Coeur d'Alene Idaho

Five Significant Reasons I Adore Coeur d’Alene, Idaho

The natural splendor of Northern Idaho is unmatched anywhere else in the world. There is something for everyone. Whether you want to go mountain biking through the mountains on the CDA Resort – Public Beach Photoshoot (53)Hiawatha Trail, go water skiing across the many beautiful bays of Lake CDA, or simply stroll along the lakeside, riverside, or forest paths in and around town, you’ll be spoiled for choice. It’s difficult not to become a fitness enthusiast in this environment, and it certainly doesn’t necessitate the purchase of a gym membership. My favorite activities are basic — trail jogging, lakeside yoga, and, if the weather is nice, a kayak or stand-up paddleboarding session on the water.

Another aspect of Coeur d’Alene that you won’t find in more populated areas of the Northwest is that when you’re out hiking or exploring, you’ll see a few people (which makes me feel safe and reminds me of that nice sense of community and outdoor camaraderie) but not too many (which makes me feel safe and reminds me of that nice sense of community and outdoor camaraderie) (so you can still enjoy your peace and quiet). I appreciate that there isn’t any overcrowding at this time.


Photoshoot with a resort’s outdoor winter family in the winter (16)

Yes, I’ve waxed lyrical about the splendor of the seasons in Coeur d’Alene, Idaho. Whether it’s the beginning of spring, the end of summer, the beginning of winter, or the beginning of fall…each season has something unique to offer. Personally, I’d have to say that summer and fall are neck-and-neck in terms of my favorite seasons. Summer provides us with long days, an abundance of locally grown (wild) fruits and vegetables that are ripe for the plucking, and the heat required for a variety of water-based activities like swimming and boating. In contrast, Fall brings with it the most beautiful display of hues, a sharp bite in the air that I like, and the anticipation of snow to be found in the mountains of New Hampshire. Additionally, the town is becoming more tranquil, since the summertime people have scattered to their respective homes.
There are a plethora of reasons to visit Coeur d’Alene, no matter what time of year it is. You just can’t go wrong with this one! If you prefer snow activities, you should definitely come to us in the winter because there are numerous local ski slopes to choose from.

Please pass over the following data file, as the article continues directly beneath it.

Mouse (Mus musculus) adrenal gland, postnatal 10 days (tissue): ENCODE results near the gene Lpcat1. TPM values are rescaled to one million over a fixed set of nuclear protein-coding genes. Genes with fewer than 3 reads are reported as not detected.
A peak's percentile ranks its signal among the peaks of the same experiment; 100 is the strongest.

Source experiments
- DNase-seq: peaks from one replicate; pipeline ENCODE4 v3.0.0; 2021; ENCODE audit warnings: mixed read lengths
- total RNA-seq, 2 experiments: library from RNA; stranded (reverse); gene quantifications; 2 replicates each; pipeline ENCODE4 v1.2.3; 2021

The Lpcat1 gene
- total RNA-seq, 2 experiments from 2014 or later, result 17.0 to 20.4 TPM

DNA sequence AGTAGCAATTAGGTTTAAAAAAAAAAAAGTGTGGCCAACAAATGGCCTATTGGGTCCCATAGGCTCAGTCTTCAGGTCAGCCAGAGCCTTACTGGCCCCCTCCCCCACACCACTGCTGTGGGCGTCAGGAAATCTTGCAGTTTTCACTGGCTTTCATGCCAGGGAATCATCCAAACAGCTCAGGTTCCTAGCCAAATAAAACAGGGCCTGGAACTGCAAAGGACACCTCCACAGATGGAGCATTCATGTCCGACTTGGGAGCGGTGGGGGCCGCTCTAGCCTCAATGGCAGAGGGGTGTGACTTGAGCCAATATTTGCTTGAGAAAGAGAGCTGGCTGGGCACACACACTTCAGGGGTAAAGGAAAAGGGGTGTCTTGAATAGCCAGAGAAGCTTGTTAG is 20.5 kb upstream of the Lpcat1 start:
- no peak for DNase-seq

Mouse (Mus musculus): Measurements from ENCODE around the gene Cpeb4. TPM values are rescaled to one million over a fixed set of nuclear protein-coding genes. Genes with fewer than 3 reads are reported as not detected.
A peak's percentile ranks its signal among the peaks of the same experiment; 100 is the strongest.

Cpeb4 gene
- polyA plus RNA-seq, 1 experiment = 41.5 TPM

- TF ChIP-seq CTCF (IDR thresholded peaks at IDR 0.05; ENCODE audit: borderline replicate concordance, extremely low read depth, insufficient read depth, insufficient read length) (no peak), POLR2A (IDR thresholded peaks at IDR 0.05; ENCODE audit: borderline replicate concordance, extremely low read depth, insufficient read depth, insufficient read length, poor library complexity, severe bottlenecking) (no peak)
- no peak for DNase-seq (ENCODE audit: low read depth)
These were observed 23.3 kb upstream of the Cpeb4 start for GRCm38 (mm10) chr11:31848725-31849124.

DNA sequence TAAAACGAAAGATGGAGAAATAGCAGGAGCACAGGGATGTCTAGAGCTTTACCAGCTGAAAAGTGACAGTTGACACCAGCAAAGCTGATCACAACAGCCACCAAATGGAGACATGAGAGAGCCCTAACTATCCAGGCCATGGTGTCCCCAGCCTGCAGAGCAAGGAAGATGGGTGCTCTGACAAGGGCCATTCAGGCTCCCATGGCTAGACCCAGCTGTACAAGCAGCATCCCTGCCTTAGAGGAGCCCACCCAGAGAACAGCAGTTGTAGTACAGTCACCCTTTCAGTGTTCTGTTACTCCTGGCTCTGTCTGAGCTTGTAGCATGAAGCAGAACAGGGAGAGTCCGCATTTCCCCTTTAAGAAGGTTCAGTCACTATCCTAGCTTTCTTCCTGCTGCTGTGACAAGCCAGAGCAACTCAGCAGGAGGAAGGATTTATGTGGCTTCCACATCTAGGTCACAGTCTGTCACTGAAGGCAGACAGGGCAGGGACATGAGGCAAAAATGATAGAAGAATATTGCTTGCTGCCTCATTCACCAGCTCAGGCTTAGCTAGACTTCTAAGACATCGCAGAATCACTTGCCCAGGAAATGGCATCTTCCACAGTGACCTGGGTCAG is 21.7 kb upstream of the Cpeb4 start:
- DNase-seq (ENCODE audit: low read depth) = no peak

Ever since I started college, I’ve considered myself a foodie, but the definition of that term has evolved significantly with each visit home. Since I am a committed locavore, I appreciate the fact that Coeur d’Alene brings locally-roasted coffee, locally-brewed beer and wine, and other locally-sourced favorites (such as fresh baked bread and CSA boxes) to the table. It’s really easy to get a nice cup of coffee in Coeur d’Alene (check out Evans Brothers or Coeur d’Alene Coffee Company downtown, or if you’re on the north side of town, Anchored Coffee is a good choice).

Furthermore, getting a fantastic lunch here is just as simple regardless of your dietary restrictions. Despite the fact that being a vegan in Coeur d’Alene has proven to be more difficult, keep an eye out for a blog article coming soon in which I’ll shed some light on the vegan scene in this lakeside town. Fortunately, I’ve discovered methods to make my favorite foods at my favorite restaurants even better. Fire Pizza, located in downtown, is a must-visit, especially for the Gordy Pizza. Just put your faith in me. Don’t overindulge because you’ll want to get yourself over to Garnet Cafe the next morning for the most amazing locally produced breakfast you’ll find anywhere in town. If you order a side of nutritional yeast, your taste receptors will be humming with delight. If you’re not a vegan, you should definitely try their delicious homemade lemon curd.

Farmers Market in the heart of downtown (August 2017) (66)